You take comfort when you walk on to a plane that the flight crew always runs a printed checklist on every aspect of the flight and that most systems on the aircraft are duplicated. If you were awake, you might have heard the scrub or circulating nurse doing a sponge and instrument count before and after your surgery. These are routine and fundamental procedures in these professions.
With the number of claims and their severity on the rise against legal professionals, you might just wonder why we do so little check-listing. I often remind younger lawyers that spell-checking is not proofreading. Double-checking legal documents by proofreading seems to be a dying art.
A successful major insurer of law firms (Attorneys Liability Assurance Society, or ALAS) recently put on a training program featuring an engineer who was a pilot, and later became a medical doctor who then became an astronaut. Having retired from NASA, he does quality control for a large metropolitan hospital. His point was that we lawyers can control mistakes to a greater degree than other professional errors, and should utilize basic safety type checklists
with the fundamental communication read back. Every new pilot learns quickly to read back the controller’s direction to take heading 240° at 10,000 feet to avoid that simple little avoidable mistake of running into another aircraft at the wrong altitude and heading. The same basics apply to an itemized list of procedures, which as the surgeon Atul Gawande wrote, can “hold the odds of doing harm low enough for the odds of doing good to prevail.”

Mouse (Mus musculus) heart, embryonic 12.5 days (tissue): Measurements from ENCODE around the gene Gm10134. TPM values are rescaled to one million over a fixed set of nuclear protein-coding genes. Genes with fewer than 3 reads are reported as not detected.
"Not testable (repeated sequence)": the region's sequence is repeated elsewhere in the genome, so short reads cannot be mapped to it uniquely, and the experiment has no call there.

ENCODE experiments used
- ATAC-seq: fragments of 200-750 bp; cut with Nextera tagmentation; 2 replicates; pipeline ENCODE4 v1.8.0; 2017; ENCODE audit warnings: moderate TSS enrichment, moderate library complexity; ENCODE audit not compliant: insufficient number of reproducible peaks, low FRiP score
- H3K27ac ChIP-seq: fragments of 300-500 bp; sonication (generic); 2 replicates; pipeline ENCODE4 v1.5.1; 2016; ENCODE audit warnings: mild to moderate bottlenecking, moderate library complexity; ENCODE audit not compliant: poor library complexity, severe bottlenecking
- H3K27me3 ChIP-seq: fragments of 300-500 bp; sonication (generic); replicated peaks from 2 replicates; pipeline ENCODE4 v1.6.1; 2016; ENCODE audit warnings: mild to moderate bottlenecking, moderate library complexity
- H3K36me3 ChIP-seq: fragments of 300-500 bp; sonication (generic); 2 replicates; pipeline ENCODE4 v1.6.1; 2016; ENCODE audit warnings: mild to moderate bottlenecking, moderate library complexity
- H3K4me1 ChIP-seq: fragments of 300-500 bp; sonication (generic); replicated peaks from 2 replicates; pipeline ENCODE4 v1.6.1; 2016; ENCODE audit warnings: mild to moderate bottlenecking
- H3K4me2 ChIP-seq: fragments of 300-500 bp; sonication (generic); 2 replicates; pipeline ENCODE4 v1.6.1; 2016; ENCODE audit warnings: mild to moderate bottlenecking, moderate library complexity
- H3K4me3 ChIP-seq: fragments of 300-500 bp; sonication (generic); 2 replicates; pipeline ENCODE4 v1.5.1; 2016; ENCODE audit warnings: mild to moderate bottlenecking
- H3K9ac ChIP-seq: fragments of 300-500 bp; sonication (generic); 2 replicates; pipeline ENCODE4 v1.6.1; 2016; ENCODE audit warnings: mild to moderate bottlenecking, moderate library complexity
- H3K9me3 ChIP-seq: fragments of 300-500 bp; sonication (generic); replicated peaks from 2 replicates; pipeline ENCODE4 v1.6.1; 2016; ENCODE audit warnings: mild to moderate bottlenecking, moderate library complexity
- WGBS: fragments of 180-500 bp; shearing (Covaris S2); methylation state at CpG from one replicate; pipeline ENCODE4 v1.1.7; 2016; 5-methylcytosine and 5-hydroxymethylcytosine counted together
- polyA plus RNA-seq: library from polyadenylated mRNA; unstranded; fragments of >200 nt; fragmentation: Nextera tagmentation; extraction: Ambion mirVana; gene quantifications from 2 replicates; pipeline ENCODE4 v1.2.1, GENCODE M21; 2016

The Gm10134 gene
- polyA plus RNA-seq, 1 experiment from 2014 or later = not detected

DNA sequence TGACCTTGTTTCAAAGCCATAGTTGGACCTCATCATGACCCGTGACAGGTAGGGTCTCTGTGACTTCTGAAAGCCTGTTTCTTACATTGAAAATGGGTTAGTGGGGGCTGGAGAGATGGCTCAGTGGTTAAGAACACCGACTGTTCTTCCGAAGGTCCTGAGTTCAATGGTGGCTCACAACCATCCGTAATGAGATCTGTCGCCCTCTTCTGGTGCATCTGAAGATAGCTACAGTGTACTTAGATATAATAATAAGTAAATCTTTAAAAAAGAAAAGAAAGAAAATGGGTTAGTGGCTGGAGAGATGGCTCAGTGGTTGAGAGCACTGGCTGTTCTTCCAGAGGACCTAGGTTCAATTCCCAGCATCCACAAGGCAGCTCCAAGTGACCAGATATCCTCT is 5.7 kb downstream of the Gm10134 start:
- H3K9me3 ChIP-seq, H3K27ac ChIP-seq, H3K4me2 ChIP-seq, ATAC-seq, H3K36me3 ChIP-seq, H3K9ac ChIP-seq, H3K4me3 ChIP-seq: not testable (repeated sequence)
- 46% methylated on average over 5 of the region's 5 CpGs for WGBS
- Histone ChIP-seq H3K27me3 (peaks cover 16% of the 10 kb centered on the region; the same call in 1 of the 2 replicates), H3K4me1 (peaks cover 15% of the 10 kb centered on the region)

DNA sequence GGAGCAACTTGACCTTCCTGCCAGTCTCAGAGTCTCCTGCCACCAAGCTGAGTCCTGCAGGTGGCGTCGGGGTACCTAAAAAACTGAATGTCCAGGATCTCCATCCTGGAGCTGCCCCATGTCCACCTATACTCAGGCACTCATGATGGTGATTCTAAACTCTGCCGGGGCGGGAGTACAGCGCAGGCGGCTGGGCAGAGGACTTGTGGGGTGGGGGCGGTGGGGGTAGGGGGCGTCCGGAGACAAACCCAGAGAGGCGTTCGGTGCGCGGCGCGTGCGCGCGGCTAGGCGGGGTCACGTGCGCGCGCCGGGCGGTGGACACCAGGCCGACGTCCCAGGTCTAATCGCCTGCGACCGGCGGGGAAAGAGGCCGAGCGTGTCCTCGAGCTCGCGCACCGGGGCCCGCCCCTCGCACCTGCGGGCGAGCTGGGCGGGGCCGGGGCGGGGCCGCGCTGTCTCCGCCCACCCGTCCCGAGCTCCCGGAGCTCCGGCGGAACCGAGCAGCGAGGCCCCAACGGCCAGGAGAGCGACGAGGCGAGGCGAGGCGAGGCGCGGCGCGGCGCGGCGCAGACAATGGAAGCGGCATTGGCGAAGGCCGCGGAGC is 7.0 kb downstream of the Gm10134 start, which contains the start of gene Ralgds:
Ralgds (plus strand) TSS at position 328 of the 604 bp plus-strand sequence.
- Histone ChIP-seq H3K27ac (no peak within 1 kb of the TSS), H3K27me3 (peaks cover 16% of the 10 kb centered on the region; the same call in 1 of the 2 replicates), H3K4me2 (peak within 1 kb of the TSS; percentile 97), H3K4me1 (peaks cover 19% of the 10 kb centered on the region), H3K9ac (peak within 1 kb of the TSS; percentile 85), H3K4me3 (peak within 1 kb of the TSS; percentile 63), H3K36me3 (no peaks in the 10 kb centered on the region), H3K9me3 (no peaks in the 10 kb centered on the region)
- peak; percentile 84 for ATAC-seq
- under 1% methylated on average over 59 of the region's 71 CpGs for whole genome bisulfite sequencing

In a recent WSJ column, Jason Zweig argued that intelligent investors should consider doing the same standardization for basic investment decisions, and thereby reduce the risk of costly errors you have learned by past mistakes. He argues the biggest investment flaw comes from inconsistency which can be smoothed out to avoid making the same mistake again.
So, think with me here as to our profession. Would not real estate title research and opinions, business closings, legal research and litigation filings, estate planning and many other aspects of the practice make logical checklist items? My argument is that we can take control of the mill run mistake and narrow its occurrence by a simple read back of all essential and required steps on a checklist to get repeat legal tasks done.
See, Joseph T. Halliman, Why We Make Mistakes; and The Checklist Manifesto by Atul Gawande.